32. 32 Biagio Bossone August 9, 2019 at 11:33 pm

    George,
    I am very much interested in what you’re saying and will read your suggested contributions as soon as I can.
    One question: are you familiar with monetary circuit theory, a branch of Keynesianism that has evolved from Keynes’ emphasis on money and time in a production economy, and has tried to combine a multi-market (general (dis)equilibrium) perspective with sequential time in choices?
    If so, I’d be interested in hearing your views on it (even bilaterally, if you prefer; my email is biagio.bossone@gmail.com).
    Thanks again, and thanks to David for hosting and nurturing this interesting debate.

  33. 33 Henry Rec h August 12, 2019 at 1:33 am

    George,

    I have printed out your papers and am looking forward to reading them.

    For the time though I can’t see how partial equilibrium supply demand analysis can apply.

    Supply and demand curves display a relationship between price and quantity.

    At the level of macro analysis, it is changes in income and spending which shifts the economy from one level of output to another.

    How is it that price is relevant? Did not Keynes assume a constant level of prices in the GT?

    Also does not partial equilibrium analysis require that supply and demand curves be independent? At the macro scale, it would seem they are not.

  34. 34 George H. Blackford August 15, 2019 at 11:12 am

    Henry,

    Re: “For the time though I can’t see how partial equilibrium supply demand analysis can apply. Supply and demand curves display a relationship between price and quantity. At the level of macro analysis, it is changes in income and spending which shifts the economy from one level of output to another. How is it that price is relevant? Did not Keynes assume a constant level of prices in the GT?”

    Income is the value of output produce in the GT which is given by the sum of prices times the quantities produced, and Keynes did not assume prices are constant. Keynes assumed that prices are determined by ordinary Marshallian supply and demand curves where the demand for consumer goods depends on income. The way in which this is accomplished is shown in Figure 1 and Figure 2 of http://rweconomics.com/MKATN.pdf .
    Re: “Also does not partial equilibrium analysis require that supply and demand curves be independent? At the macro scale, it would seem they are not.”

    Walrasian supply and demand curves are not independent at the macro scale because it is assumed that all choices are made simultaneously at a point in time and that choices are constrained by income. I argue that in the real world choices are not made simultaneously and are not constrained by income and that Keynes assumed choices are made sequentially through time rather than simultaneously at each point in time and that choices are not constrained by income. As a result, at any given point in time Keynes’ supply and demand schedules are independent at the macro scale.

    Only the supply and demand for loanable funds schedules are not independent in the real world when these schedules are defined in terms of the flows of saving and investment. This is the reason Keynes rejected the LF theory of interest in favor of the LP theory of interest since the S and D for money are independent at the macro scale. This is explained in http://rweconomics.com/RTVK.pdf . I would also note that a formal model of Keynes’ LP theory that does not conflate stocks and flows is presented in: http://rweconomics.com/SFM.pdf .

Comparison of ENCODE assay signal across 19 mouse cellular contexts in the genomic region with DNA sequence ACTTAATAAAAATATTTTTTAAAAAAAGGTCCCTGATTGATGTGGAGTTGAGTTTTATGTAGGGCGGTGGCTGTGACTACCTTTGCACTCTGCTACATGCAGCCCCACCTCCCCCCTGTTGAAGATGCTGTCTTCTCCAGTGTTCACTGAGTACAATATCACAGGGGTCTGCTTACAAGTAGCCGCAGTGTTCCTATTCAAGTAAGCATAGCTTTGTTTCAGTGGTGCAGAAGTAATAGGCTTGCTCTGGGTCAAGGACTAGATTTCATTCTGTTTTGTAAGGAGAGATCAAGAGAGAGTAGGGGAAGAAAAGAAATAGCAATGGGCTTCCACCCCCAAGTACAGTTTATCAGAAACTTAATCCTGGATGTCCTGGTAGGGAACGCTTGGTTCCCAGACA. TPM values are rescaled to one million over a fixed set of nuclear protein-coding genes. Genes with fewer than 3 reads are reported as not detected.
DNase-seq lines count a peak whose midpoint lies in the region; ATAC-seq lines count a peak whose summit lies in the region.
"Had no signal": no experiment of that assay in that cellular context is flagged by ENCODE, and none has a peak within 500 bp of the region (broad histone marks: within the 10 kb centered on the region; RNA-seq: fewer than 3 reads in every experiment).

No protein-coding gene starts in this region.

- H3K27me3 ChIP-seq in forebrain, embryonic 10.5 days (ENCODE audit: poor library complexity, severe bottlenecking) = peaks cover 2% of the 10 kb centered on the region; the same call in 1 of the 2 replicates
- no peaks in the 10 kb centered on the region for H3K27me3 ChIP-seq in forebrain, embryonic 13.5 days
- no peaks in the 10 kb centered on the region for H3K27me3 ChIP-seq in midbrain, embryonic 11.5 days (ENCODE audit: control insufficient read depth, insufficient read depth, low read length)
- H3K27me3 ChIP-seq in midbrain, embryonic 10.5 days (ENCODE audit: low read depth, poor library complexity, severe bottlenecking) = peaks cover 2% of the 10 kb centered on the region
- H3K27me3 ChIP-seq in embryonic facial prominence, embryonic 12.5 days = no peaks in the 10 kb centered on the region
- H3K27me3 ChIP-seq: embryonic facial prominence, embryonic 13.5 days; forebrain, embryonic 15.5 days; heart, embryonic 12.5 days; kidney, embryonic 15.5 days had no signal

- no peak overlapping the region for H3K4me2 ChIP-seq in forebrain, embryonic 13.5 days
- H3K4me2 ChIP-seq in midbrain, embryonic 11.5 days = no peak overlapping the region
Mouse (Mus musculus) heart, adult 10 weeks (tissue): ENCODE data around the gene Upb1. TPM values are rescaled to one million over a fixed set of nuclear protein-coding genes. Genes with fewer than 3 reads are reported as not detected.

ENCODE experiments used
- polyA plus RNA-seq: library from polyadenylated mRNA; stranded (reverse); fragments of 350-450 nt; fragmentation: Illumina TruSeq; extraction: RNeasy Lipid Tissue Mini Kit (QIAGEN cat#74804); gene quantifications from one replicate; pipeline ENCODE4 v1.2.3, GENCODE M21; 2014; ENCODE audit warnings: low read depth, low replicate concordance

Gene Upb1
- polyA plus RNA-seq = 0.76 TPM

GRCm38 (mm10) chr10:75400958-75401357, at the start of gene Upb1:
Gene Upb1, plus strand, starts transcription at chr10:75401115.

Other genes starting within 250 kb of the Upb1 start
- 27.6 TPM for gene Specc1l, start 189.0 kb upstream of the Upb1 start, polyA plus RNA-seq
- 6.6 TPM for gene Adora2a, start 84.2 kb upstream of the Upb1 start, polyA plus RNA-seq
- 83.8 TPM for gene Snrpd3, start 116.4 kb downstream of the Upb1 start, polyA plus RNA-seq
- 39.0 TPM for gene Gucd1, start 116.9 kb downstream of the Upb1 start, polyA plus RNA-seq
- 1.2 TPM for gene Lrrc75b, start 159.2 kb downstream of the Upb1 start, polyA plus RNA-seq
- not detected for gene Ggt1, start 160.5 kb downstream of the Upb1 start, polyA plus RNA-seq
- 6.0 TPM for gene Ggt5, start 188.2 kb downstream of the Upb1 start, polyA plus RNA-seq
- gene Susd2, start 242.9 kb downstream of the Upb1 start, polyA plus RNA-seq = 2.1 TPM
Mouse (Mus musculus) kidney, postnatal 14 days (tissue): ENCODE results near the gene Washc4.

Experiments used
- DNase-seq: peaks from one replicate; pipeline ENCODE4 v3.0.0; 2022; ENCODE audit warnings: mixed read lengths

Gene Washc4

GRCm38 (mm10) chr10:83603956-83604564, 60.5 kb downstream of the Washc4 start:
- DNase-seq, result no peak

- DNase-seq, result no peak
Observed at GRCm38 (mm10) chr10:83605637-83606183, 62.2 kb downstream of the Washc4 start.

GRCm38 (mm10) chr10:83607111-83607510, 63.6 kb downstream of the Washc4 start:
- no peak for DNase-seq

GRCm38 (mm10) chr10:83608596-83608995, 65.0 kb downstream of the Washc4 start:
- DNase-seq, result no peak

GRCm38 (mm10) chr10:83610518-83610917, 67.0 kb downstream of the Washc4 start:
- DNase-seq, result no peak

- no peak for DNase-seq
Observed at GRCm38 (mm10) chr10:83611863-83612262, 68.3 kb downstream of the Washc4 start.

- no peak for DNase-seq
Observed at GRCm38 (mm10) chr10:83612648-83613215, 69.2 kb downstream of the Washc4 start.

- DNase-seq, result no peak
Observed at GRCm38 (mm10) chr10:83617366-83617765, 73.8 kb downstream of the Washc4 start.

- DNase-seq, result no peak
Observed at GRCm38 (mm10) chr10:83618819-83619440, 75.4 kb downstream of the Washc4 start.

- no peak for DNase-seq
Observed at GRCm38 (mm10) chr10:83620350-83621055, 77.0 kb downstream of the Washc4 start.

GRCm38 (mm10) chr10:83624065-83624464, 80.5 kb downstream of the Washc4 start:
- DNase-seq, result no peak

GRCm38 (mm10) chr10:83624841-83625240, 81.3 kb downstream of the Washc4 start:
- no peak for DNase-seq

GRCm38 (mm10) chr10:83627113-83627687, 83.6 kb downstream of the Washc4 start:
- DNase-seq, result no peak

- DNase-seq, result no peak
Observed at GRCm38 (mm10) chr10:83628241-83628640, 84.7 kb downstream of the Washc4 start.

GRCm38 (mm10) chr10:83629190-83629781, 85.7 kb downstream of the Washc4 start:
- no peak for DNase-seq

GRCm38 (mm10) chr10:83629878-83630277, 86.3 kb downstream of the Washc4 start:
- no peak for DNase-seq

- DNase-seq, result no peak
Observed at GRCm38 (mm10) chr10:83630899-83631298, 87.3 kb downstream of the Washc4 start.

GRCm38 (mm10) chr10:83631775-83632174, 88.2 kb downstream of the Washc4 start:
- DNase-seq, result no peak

35. 35 George H. Blackford August 15, 2019 at 11:18 am

    Henry:

    Sorry. Wrong link:
    . . . . This is the reason Keynes rejected the LF theory of interest in favor of the LP theory of interest since the S and D for money are independent at the macro scale. This is explained in http://rweconomics.com/RTVK.pdf . I would also note that a formal model of Keynes’ LP theory that does not conflate stocks and flows is presented in: http://rweconomics.com/CIKGT.pdf .

  36. 36 George H. Blackford August 15, 2019 at 2:32 pm

    Darn! I’m having trouble getting this right today.

    That the S and D for money are independent at the macro scale is demonstrated in:http://rweconomics.com/CIKGT.pdf

    The formal model of Keynes’ LP theory that does not conflate stocks and flows is presented in: http://rweconomics.com/SFM.pdf

    I should also note that, as you pointed out, Keynes also demonstrated that the supply and demand in the aggregate labor market are not independent just as he demonstrated that the supply and demand for loanable funds are not independent.

  37. 37 Henry Rech August 17, 2019 at 4:26 pm

    George,

    Firstly, I have to say I have not yet read in depth your referenced papers – just skated through them – so I do not fully appreciate the reasoning behind your comments, if at all.

    However, I find I am in disagreement with several of the fundamental points made in your comments above.

    “Walrasian supply and demand curves are not independent at the macro scale because it is assumed that all choices are made simultaneously at a point in time….”